SqlParameter addressParam = new SqlParameter("@Address", DbType.String);
                addressParam.Value = addressRow["AddressLine1"].ToString();
                SqlParameter idParam = new SqlParameter("@addressId", DbType.Int32);
                idParam.Value = Convert.ToInt32(addressRow["AddressID"]);

                myConnection.Open();
                myCommand = myConnection.CreateCommand();
                myCommand.CommandType = CommandType.Text;
                myCommand.CommandText = sql;
                myCommand.Parameters.Add(addressParam);
                myCommand.Parameters.Add(idParam);
                Object obj = myCommand.ExecuteScalar();
                myConnection.Close();

                myReader = null;
                myCommand = null;
                myConnection = null;
            }

            stopwatch.Stop();
            Console.WriteLine("Time elapsed: {0}", stopwatch.Elapsed);
            Console.ReadLine();
        }

Yes, it's not really realistic code, but I just wanted something that would take some time. Executing this took an average of 12.5 seconds.

Then I changed the foreach loop again:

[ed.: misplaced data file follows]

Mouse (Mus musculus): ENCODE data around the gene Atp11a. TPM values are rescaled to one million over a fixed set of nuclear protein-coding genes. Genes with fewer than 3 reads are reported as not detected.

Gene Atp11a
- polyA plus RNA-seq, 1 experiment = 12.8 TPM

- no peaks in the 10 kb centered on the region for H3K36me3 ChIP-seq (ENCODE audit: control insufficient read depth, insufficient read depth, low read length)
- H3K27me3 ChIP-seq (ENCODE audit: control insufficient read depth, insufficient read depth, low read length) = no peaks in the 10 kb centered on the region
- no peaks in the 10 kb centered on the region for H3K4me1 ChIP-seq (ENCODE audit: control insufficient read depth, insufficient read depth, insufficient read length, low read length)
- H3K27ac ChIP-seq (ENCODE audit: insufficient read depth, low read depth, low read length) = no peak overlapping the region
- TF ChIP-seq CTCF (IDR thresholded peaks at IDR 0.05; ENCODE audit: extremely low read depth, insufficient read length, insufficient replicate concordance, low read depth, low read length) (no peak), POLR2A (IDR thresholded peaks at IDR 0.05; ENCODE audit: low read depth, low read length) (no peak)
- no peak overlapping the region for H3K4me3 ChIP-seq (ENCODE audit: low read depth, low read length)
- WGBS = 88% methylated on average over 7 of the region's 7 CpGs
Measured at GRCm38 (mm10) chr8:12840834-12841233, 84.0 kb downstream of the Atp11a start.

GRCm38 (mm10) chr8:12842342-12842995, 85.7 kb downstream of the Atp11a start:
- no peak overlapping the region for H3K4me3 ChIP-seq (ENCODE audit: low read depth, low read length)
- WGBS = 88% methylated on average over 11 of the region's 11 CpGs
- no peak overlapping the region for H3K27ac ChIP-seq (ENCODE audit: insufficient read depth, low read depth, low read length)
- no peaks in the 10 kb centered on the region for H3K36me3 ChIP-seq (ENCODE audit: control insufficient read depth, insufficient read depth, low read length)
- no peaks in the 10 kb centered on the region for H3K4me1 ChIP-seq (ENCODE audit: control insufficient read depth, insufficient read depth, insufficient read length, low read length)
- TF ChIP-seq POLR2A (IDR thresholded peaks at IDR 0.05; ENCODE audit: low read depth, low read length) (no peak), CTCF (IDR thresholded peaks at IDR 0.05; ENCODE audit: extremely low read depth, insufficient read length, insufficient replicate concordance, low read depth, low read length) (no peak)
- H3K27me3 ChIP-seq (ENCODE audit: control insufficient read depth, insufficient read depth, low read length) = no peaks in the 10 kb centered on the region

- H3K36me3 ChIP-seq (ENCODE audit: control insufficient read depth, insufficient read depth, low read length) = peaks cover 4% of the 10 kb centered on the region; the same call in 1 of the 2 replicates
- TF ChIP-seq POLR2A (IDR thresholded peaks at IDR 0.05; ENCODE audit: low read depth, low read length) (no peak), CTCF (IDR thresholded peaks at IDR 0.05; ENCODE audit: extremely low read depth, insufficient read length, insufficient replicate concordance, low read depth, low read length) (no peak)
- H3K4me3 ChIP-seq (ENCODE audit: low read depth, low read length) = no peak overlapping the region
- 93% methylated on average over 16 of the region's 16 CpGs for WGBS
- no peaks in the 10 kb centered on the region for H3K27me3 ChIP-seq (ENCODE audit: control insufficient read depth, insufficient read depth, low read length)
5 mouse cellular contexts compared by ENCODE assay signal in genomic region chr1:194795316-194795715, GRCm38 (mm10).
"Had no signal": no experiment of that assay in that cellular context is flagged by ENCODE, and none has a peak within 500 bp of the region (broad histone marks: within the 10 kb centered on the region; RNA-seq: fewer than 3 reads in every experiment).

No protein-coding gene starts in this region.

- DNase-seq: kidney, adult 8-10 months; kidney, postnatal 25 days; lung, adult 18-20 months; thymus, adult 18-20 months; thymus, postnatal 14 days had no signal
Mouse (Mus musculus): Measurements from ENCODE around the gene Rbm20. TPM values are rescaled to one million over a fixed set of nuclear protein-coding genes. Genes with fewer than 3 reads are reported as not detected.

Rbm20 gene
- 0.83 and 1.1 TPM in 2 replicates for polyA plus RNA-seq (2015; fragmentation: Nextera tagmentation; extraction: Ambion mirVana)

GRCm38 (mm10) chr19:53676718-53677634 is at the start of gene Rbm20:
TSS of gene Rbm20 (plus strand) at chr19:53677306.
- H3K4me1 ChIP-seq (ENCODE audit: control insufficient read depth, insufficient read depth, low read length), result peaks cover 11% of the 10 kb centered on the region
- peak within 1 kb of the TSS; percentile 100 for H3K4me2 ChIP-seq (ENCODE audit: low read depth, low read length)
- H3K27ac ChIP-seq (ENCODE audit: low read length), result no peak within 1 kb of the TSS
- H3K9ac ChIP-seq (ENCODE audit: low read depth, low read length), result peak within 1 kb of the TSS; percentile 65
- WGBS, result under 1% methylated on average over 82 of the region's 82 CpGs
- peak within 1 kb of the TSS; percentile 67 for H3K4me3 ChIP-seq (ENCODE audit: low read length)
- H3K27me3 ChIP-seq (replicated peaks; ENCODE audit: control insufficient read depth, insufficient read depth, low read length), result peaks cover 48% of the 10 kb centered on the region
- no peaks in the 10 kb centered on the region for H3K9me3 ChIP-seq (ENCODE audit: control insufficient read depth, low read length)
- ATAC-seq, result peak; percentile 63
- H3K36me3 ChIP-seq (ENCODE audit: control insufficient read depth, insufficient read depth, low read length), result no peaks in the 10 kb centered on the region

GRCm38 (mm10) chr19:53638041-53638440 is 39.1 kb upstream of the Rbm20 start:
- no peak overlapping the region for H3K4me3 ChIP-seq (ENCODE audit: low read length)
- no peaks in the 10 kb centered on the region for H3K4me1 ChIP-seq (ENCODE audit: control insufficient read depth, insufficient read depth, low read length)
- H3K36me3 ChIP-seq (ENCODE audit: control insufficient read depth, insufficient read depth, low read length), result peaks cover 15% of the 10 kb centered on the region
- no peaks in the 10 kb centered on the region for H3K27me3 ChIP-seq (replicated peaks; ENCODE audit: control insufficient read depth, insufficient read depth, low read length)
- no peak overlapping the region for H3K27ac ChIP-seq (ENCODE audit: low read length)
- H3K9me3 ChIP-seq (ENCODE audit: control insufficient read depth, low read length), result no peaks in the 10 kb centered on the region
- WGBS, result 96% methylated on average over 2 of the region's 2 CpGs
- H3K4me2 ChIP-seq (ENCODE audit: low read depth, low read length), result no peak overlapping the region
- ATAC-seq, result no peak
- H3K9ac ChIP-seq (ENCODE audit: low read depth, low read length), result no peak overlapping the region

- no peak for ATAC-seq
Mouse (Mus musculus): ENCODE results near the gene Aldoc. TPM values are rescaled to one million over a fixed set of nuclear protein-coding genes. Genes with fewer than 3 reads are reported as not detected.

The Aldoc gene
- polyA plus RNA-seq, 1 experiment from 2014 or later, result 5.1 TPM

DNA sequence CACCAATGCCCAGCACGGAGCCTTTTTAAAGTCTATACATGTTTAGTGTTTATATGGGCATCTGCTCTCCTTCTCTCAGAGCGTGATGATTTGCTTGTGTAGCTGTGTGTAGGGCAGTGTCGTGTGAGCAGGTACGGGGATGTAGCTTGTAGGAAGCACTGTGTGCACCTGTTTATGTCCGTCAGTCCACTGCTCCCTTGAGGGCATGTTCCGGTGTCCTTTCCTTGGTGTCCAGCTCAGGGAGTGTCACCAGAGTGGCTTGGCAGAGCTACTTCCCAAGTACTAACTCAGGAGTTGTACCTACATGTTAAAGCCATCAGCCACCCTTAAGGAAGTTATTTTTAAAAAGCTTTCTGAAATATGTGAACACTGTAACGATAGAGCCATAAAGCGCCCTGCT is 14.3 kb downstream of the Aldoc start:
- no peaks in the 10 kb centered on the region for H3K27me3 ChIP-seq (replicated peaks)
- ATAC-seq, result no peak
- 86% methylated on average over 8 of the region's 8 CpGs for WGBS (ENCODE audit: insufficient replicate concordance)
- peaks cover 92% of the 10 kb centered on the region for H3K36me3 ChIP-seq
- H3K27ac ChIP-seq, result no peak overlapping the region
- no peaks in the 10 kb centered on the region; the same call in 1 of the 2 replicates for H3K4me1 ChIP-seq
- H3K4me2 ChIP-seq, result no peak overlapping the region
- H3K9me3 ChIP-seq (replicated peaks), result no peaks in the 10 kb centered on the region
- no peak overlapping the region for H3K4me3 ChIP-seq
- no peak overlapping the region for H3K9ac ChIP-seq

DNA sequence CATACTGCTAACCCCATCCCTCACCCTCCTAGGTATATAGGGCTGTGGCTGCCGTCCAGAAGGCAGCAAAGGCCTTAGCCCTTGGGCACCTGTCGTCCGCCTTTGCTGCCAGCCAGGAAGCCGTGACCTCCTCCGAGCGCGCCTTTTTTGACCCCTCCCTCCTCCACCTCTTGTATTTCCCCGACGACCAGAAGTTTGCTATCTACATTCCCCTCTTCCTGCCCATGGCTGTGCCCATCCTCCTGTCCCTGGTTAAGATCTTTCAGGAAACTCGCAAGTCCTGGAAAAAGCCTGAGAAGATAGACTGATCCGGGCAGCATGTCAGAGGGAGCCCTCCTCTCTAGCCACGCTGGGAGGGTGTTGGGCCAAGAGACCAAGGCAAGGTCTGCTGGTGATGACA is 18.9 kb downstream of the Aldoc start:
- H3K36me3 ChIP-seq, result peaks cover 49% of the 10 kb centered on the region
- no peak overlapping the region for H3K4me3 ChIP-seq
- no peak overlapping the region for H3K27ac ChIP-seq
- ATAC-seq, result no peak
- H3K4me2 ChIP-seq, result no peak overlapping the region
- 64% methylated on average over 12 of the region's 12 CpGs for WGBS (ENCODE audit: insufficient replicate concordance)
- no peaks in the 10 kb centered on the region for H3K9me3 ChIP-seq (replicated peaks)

Parallel.ForEach(ds.Tables[0].AsEnumerable(), addressRow =>
                {
  });

Notice this is using ds.Tables[0].AsEnumerable() instead of ds.Tables[0].Rows; Parallel.ForEach only supports generic collections. Other than changing the ForEach loop, all other code is identical. In tests, the parallel version took an average of 3.8 seconds - a whopping 70% savings!

I found one interesting thing - if you try to throw a Console.WriteLine inside of your parallel loop, you'll actually cause it to run slower than the non-parallel version. This is due to the parallel threads having to fight each other for output to the console.

Posted on Monday, September 26, 2011 12:15 PM Visual Studio 2010 , C# , .Net | Back to top


Comments on this post: Speeding up ForEach loops with parallel programming - Task Parallel Library

# re: Speeding up ForEach loops with parallel programming - Task Parallel Library
Requesting Gravatar...
Great Article,

One problem for .NET Developers though.
Can you show the same code using VB.NET ?

Getting the Parallel.ForEach right in VB.NET is a little tricky.
In particular, iterating through a collection of DataRows in a DataTable is what I'm after.
Left by Nelson on Jul 20, 2017 8:29 PM

# re: Speeding up ForEach loops with parallel programming - Task Parallel Library
Requesting Gravatar...
Can I update data-row values within parallel loop because what I read from other technical websites that DataTable is not thread safe so you can't do it or do it with lock mechanism.

And even I can use will i get performance improvement.


Left by Shyam S on Sep 01, 2017 7:58 AM

# re: Speeding up ForEach loops with parallel programming - Task Parallel Library
Requesting Gravatar...
Thank you so much for sharing these details here as I have been searching for this for past few days. The source code here helps me to reorganize the steps. Keep continuing to share more soon.Pacific Die Casting California
Left by booby on Dec 05, 2017 5:26 AM